Tuesday, January 29, 2013

A Bird’s Eye View of Teaching Persuasive Essay Writing



This summer, part of my job was helping some 4th and 5th graders hone their skills at writing persuasive essays. This essay form is often seen on standardized tests and is the style kids tend to hate the most. The format must be strictly followed and the rules can be intimidating. There must be five full paragraphs: Introduction, Reason 1, Reason 2, Reason 3, and Conclusion. Yes, each essay must state three reasons and you have to write a full paragraph elaborating on each reason.

Boy, kids really hate this. Can’t you hear the whining now about how they can only think of two reasons? Even though the essays are usually about “kid friendly” topics, they’re not the kind of subjects kinds enjoy pondering, especially when faced with the pressure of writing five paragraphs in 30 or 40 minutes. Honestly their feelings about whether there should be vending machines in school or all students should wear uniforms is usually rather limited and their fear about if they will have enough to write seemingly never ending.

So instead of rote practicing, I used non fiction books to get them thinking.  After we talked about the life experiences of a certain bird in New York City, my students had a much better understanding of perspective and point of view. And once we put those things together, their essays really started to flow.

I chose I.N.K. books about a bird named Pale Male, a hawk who chose to build a nest on a swank 5th Avenue Apartment building near Central Park in NYC. This was fascinating to city bird watchers because Hawks were rare in the area but it became a full blown news story when the ritzy apartment building removed the hawk’s nest because of the resulting mess in front of the building and the constant peeking eyes of the bird watchers with large telescopes in Central Park.

There are at least three good non fiction children’s books that I know of about Pale Male. The story and illustrations are a great way to introduce the concept of perspective. The hawks fly high above Central Park and the buildings, giving them a perspective to search for their prey, see the natural beauty of the city, and keep away from the crowds. In the trees or lower on the ground, they can be vulnerable to large groups of crows or people touching their nests. These books also open up a conversation about perspective’s cousin, point of view: what did the hawks want and need, how did the bird watchers want to help them, and how was this the same or different from how the people living in the apartment building thought about birds nesting there?

I ‘ve also found it effective to read two of these books and compare and contrast. What points of the story did each writer focus on? What were some details that were included by one writer but left out by the other? Are there any facts that were absolutely necessary in order to tell the story?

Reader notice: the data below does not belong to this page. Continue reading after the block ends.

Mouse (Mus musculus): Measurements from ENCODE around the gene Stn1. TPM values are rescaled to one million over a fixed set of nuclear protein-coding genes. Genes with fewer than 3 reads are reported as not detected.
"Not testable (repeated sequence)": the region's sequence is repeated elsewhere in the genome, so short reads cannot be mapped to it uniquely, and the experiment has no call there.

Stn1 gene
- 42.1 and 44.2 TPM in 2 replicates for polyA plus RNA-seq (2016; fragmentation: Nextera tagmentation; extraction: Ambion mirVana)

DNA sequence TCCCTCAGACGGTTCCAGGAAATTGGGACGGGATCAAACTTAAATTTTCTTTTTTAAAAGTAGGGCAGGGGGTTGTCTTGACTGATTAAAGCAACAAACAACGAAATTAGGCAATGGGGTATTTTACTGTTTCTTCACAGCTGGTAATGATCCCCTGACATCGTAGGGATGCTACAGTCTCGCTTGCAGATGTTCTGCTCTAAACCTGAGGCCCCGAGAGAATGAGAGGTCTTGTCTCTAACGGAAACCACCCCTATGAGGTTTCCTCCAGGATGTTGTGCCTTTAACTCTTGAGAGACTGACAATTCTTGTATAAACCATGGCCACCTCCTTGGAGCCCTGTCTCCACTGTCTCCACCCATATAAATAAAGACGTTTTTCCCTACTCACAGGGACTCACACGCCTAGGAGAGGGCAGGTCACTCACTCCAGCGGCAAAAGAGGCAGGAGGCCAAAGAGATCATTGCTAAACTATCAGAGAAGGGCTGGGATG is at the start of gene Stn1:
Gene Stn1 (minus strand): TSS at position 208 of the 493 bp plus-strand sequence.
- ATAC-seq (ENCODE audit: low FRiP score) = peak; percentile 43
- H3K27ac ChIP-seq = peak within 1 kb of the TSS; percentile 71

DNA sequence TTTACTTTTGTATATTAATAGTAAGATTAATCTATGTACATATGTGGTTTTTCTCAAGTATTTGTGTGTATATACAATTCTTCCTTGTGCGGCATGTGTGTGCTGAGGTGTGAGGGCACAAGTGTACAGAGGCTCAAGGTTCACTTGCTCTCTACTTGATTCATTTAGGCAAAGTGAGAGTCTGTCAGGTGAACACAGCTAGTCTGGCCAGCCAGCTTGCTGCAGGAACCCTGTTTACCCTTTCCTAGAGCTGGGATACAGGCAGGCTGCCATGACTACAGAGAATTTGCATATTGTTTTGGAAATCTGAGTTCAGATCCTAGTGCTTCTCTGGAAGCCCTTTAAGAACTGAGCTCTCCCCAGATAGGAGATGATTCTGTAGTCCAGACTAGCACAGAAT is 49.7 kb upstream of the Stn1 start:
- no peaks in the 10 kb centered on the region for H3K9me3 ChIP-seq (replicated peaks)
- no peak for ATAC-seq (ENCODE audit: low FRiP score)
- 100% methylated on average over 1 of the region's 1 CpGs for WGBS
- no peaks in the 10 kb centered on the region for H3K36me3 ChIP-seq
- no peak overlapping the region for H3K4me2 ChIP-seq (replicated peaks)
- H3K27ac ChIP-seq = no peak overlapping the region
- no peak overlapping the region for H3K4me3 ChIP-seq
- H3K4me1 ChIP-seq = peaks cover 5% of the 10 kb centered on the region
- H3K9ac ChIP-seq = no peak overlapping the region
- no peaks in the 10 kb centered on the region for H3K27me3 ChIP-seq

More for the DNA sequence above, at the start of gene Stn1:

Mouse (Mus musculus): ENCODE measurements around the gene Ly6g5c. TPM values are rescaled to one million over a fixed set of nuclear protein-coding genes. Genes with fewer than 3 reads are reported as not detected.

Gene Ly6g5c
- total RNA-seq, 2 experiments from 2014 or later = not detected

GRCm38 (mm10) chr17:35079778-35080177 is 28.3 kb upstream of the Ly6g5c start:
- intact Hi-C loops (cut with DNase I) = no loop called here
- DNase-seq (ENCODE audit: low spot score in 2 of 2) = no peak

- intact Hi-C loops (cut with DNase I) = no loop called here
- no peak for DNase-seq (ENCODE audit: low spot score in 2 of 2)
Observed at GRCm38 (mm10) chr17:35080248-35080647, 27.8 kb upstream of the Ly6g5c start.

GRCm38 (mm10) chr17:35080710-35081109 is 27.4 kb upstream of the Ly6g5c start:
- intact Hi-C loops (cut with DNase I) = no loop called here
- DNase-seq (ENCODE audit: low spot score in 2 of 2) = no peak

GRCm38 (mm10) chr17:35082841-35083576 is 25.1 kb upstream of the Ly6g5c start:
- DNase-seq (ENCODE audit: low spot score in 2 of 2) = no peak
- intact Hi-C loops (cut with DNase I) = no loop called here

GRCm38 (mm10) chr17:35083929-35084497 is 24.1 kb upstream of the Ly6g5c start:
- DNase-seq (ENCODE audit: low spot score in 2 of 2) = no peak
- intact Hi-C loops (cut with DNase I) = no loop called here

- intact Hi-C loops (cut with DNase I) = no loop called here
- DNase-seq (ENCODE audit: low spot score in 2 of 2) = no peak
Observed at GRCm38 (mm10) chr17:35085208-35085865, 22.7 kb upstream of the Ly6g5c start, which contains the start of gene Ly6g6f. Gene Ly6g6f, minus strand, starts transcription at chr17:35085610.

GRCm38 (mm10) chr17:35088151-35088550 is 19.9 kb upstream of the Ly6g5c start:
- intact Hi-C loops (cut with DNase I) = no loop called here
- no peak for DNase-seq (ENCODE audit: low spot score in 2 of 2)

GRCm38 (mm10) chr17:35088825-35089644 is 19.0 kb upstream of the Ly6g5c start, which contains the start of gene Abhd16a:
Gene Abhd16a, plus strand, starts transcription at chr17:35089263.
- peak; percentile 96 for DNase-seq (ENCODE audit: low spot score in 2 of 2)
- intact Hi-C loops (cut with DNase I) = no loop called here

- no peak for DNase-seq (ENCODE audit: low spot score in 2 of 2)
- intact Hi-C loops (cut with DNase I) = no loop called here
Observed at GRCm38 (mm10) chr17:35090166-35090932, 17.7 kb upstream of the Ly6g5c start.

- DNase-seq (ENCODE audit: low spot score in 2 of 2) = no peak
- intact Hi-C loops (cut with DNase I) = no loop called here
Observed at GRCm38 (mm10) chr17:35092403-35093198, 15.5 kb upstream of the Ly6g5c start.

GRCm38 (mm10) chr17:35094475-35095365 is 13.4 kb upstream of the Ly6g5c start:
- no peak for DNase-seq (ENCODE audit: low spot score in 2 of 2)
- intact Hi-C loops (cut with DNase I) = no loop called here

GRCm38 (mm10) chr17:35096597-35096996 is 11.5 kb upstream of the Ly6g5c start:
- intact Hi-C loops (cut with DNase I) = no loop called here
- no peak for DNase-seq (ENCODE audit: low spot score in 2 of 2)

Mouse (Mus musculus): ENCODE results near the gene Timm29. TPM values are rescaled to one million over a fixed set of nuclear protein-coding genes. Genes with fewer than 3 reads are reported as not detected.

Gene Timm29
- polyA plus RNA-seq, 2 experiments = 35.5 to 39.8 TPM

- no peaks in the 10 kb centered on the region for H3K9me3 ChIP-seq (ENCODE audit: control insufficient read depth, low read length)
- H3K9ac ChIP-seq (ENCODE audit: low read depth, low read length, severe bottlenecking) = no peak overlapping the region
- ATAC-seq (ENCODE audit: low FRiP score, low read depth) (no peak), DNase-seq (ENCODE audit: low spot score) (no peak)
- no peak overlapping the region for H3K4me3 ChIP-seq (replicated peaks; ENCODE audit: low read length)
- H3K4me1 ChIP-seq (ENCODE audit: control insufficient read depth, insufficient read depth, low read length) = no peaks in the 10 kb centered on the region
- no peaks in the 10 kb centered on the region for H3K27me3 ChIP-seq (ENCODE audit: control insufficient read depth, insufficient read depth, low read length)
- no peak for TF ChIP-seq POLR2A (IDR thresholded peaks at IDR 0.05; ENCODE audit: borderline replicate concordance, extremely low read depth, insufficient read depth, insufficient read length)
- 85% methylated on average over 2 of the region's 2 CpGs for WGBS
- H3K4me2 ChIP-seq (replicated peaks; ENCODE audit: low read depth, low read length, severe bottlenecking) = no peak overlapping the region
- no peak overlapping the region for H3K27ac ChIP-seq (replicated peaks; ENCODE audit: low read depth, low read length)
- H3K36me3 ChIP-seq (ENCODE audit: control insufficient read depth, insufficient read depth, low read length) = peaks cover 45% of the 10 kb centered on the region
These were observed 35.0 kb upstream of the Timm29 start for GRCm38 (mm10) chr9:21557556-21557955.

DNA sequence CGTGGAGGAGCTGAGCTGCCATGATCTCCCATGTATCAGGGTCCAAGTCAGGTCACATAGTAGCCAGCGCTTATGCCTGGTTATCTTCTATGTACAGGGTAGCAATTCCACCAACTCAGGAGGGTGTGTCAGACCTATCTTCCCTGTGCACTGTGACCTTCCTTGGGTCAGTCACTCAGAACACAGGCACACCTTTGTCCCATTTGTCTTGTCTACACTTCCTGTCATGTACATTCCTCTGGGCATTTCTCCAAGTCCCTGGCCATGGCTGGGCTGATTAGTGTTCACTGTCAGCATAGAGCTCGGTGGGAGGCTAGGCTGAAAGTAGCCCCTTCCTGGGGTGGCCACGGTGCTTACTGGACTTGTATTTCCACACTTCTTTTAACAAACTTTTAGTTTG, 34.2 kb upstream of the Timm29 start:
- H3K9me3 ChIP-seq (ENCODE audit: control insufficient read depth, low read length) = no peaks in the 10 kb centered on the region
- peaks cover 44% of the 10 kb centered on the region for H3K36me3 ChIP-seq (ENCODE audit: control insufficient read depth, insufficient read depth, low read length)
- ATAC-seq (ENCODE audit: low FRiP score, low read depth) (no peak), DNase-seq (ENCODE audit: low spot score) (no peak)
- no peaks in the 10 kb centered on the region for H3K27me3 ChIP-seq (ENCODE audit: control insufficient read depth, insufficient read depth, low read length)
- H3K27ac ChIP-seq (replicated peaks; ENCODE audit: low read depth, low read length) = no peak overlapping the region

These discussions translated easily and naturally to the persuasive essay form. The kids began to understand that students will often see an issue differently than a teacher or parent or the Principal based on their point of view. They could expand their reasoning when seen from another point of view and based on whom they were trying to convince. Is the letter to a friend or relative? Lets talk about how you could have fun and do things together. If the letter is to the Principal, you can focus on reasons such as safety, health, learning, and community.

 From my perspective, using non fiction is tremendously effective in helping kids expand their own way of seeing things and how others see things. This enables them to feel much more confident about their reasoning and, ultimately, helps them express that more naturally in their writing.

5 comments:

Vicki Cobb said...

Terrific post, Linda. It seems obvious to us that the first problem a writer has is having something to say. You can't shove a piece of paper in front of a kid and say, "Write something" let alone asking them to "write something persuasive." The initial reaction to the blank page is a blank mind and then panic can set in, especially if it's for a test. In order to have something to say, one must be informed. This appears to be the missing link in many of the approaches to writing instruction. Even professional writers begin projects by reading and reading widely. Why is this missing from so much writing instruction?

Annalisa said...

enlightening!

Mary Ann Cappiello said...

I think it is much easier for children to understand writer's craft when they explore more than one text. It is a very abstract notion, and it is difficult for them to "see" the moves the author is making. But if they look at several books on a topic, they can clearly see the different choices that each author makes in terms of point-of-view, mood, organization, etc., as well as what is included and excluded across the texts. Linda, if you are interested, I can email you a PDF of an article I wrote in 2009 on using the Pale Male books in order to explore critical literacy in nonfiction books. We can compare and contrast techniques!

Linda Salzman said...

Sure, Mary Ann, that sounds great! Interestingnonfictionforkids@gmail.com

Miss Young & Mrs. Eichelberger said...

I would love a copy of the article Mary Ann! I will be working with a group of teachers through the Boise State Writing Projet this summer who will be focusing on this issue. Hopenim not overstepping by asking! angyoung@hotmail.com